A New Fishing Season Set to Kick Off Along the Northeast Coast
February 15, 2023
Captain Robbie Radlof shares striped bass and tuna calendars and strategies
PARK FALLS, WIS. (February 6, 2023) – Atlantic Striped bass live from the St. Lawrence River in Canada to the St. John’s River in Northern Florida. Surprised that Atlantic stripers range that far south? If so, you may be even more surprised to learn that there’s also a population of striped bass along the coast of the Gulf of Mexico between Florida and Louisiana. Historically, this Gulf population ranged all the way to Corpus Christi Bay in Texas. Today, in addition to being stocked in inland reservoirs throughout the country, there’s a Pacific population of stripers too. Striped bass from New Jersey were introduced into San Francisco Bay in the late 1800s. While their West Coast stronghold remains the bay and the Sacramento River, these adaptive fish now range in the Pacific from British Columbia all the way to Baja California.
Stripers are anadromous, meaning they spend most of their lives in salt water and migrate into freshwater rivers to spawn in the springtime. Juvenile striped bass typically remain close to their natal rivers in coastal estuaries for two to four years before migrating to the ocean. Some stripers, however, stay in those inshore bays and estuaries their entire lives. Male bass reach sexual maturity at two-to-four years of age, while females won’t spawn until they’re four to eight. Biologists say striped bass can live up to 30 years, allowing the biggest females to reach weights exceeding 70 pounds.
The roughly 350 miles of coastline between Cape May, New Jersey and Cape Cod, Massachusetts could be considered the goldilocks zone for Atlantic striped bass, where they’re stalked along the beaches and bays, as well as farther offshore where they’re often joined by Atlantic bluefin and yellowfin tuna. The lure of 50-pound bass and giant tuna make it a bucket-list fishery for any serious angler. But checking this box requires some help.
Captain Robbie Radlof, 41, grew up fishing Raritan Bay and its tributaries for striped bass with his father and grandfather. The St. Croix Rod pro staffer and product-development team member bought his first center console in 1999 and earned his U.S. Coast Guard license in 2004. Through decades of exploration and observation, Radlof has become one of the best in the game at consistently hunting down large bluefin and yellowfin tuna, as well as making a living putting his clients on striped bass from March through December. He runs his 27’ Conch for Waterman Charters out of Sherer’s Boat Basin in Barnegat, New Jersey, chasing bass from Raritan Bay to Delaware Bay, and tuna as far as 115 miles offshore.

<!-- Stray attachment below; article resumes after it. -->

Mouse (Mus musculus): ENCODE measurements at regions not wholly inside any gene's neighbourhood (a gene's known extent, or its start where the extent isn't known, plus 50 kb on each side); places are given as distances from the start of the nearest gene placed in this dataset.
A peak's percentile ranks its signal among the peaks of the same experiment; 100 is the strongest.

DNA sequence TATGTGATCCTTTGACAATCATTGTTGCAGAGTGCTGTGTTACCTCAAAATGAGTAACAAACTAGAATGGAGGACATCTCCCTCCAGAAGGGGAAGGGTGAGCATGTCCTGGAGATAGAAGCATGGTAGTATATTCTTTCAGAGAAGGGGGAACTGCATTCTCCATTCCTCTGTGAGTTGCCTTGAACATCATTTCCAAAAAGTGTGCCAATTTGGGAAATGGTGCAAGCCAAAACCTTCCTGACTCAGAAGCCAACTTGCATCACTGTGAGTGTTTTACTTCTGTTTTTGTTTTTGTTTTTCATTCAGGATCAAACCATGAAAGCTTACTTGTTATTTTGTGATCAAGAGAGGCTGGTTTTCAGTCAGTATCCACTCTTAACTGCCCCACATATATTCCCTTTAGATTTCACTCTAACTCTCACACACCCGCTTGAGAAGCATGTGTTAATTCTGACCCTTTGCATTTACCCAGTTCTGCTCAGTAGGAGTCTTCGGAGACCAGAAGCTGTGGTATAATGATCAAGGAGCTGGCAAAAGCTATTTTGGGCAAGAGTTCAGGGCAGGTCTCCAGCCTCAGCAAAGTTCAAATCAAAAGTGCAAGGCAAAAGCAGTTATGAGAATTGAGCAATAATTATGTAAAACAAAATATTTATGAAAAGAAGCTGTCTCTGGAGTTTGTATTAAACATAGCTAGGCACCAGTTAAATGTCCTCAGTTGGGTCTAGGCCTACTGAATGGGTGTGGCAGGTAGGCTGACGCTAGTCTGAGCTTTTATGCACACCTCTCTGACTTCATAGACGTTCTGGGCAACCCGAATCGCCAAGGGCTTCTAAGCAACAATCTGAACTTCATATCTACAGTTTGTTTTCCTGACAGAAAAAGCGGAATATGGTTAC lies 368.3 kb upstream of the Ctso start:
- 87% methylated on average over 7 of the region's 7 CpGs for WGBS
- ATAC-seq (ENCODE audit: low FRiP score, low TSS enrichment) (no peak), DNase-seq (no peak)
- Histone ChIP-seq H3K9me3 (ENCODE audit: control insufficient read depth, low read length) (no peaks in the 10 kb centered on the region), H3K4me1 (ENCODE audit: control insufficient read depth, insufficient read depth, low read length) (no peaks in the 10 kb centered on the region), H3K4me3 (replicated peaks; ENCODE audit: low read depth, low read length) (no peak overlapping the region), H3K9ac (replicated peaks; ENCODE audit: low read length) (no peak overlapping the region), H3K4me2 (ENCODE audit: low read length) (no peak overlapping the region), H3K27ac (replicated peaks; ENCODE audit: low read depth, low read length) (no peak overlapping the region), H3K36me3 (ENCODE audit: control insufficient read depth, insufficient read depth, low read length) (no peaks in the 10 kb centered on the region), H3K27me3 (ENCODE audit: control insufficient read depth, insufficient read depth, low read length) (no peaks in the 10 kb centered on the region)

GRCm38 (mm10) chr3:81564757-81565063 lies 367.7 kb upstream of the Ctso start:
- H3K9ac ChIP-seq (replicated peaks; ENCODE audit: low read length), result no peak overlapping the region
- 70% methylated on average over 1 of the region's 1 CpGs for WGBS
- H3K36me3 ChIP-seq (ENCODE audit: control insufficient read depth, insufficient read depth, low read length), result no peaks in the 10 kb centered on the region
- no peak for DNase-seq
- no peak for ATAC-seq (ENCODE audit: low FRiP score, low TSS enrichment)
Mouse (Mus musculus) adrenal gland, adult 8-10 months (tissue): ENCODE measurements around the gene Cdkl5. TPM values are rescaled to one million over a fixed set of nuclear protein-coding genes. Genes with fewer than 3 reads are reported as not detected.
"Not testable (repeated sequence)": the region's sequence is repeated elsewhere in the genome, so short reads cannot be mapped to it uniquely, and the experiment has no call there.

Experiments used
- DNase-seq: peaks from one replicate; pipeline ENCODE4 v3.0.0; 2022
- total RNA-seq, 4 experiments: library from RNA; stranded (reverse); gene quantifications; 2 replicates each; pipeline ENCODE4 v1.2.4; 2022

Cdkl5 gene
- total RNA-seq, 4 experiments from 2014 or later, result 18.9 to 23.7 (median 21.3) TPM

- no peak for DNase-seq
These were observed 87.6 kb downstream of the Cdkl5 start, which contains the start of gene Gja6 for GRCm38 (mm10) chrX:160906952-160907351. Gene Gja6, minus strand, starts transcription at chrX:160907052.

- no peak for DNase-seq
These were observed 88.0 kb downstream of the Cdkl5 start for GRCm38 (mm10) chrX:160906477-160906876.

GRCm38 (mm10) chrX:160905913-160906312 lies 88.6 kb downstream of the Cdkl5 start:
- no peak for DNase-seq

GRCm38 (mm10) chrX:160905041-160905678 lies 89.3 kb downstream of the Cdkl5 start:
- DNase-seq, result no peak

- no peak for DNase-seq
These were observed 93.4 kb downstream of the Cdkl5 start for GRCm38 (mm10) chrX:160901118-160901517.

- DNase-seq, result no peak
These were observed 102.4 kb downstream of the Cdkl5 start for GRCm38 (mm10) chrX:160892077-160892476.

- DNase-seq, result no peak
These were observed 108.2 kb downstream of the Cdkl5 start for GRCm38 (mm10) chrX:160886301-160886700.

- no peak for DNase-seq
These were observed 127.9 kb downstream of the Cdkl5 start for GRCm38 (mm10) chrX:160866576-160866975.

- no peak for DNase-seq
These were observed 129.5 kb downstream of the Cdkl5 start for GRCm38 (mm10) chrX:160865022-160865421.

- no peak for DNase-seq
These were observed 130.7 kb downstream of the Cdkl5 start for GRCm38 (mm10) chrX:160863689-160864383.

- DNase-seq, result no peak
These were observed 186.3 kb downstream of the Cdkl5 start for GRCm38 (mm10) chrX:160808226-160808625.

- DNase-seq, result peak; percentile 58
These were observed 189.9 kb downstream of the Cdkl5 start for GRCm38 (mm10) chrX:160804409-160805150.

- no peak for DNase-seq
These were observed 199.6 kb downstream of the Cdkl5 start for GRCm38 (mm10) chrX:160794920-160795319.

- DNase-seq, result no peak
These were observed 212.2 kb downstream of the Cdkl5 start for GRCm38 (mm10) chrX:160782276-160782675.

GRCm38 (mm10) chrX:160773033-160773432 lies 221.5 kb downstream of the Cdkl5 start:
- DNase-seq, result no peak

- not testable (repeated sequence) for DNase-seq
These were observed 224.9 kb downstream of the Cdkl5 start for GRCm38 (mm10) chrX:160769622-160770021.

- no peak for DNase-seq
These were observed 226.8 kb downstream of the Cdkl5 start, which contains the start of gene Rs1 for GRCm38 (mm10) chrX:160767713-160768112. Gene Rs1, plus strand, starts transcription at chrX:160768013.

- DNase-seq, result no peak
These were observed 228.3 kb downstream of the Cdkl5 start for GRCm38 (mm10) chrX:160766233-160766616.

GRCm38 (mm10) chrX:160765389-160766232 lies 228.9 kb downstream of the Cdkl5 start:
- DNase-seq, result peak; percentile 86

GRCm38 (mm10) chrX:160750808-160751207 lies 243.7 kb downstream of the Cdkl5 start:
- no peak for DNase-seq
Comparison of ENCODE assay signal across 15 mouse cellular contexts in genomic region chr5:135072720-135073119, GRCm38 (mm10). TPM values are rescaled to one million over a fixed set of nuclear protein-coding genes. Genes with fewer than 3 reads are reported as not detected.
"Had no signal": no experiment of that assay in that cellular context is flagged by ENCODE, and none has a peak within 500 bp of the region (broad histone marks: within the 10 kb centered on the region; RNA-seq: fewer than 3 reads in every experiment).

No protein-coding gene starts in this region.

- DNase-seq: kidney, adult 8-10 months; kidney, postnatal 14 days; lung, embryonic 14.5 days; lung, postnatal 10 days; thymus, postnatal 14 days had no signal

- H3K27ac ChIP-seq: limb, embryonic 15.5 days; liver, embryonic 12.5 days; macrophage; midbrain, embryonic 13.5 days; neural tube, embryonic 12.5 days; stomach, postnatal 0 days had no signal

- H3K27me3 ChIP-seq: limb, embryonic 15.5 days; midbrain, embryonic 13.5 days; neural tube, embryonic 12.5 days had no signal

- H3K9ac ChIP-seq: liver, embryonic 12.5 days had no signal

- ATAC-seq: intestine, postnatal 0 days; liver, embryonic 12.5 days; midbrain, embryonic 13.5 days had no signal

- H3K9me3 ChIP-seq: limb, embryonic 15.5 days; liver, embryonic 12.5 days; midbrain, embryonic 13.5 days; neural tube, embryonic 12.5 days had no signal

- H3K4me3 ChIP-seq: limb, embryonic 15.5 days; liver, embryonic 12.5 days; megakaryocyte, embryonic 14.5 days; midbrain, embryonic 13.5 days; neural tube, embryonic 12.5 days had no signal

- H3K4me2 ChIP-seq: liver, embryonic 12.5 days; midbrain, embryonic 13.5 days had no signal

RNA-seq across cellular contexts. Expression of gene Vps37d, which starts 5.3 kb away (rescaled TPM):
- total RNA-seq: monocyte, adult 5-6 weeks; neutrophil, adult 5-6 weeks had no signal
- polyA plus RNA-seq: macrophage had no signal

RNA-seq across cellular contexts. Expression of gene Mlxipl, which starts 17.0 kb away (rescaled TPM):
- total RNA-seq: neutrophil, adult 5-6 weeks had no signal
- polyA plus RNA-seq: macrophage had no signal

While Radlof’s boat is still on the hard, he’s busy preparing for the upcoming fishing season, which begins in just a few weeks. “You can find bass year around, but my striper fishing usually begins with our first significant warm-up in March,” Radlof says. “That initial warmth brings the first push of fish into Raritan Bay and into the Hudson River to spawn. That’ll continue through mid-April or so, and we can continue to enjoy good, concentrated fishing for large, mature bass in shallow water through May as post-spawn fish trickle back out into the bay and hold on structure in predictable spots.”
These springtime bass show up in the Hudson River estuary hungry and ready to spawn, filtering in from offshore waters and from the south. Radlof says they stack up in all the familiar locations – holding in the larger bays, pushing into the creeks, and patrolling the channel edges in open water. Similar striper action builds from March through May at the south end of New Jersey in the Cape May area.
“Pre- and post-spawn, we’re usually only fishing in two to ten feet of water,” Radlof says. “They’re mainly feeding on adult bunker, so we’re using a lot of big topwater lures and swimming plugs like 2-ounce Bombers to match the forage.” Radlof says the 9” Doc and 7” Li’l Doc by Musky Mania Tackle are two of his favorite topwater lures. He’ll spool with 30-50-pound braid and fish any of these artificials on either a St. Croix RIFT Salt 73MMF, 73MHMF or a Mojo Inshore 79XHMF conventional rod, depending on the lure and the size of the fish. Only a decade ago, most anglers expected to catch their biggest bass of the year during the fall migration, but recent years have seen some of the biggest cows trailing these bunker schools post-spawn in May and June.
Radlof says the structure fishing continues throughout the summer from July through September, although in a little deeper water with heavier current. He’s usually fishing bucktail jigs and swimming shads in less than 40 feet of water with his favorite Mojo Inshore 79XHMF conventional rod or one of the new Legend Tournament Inshore 79XHMF spinning rods. Of course, the topwater fanatic he is, Radlof is always ready to present a Doc or other surface lure to any fish that gives itself away.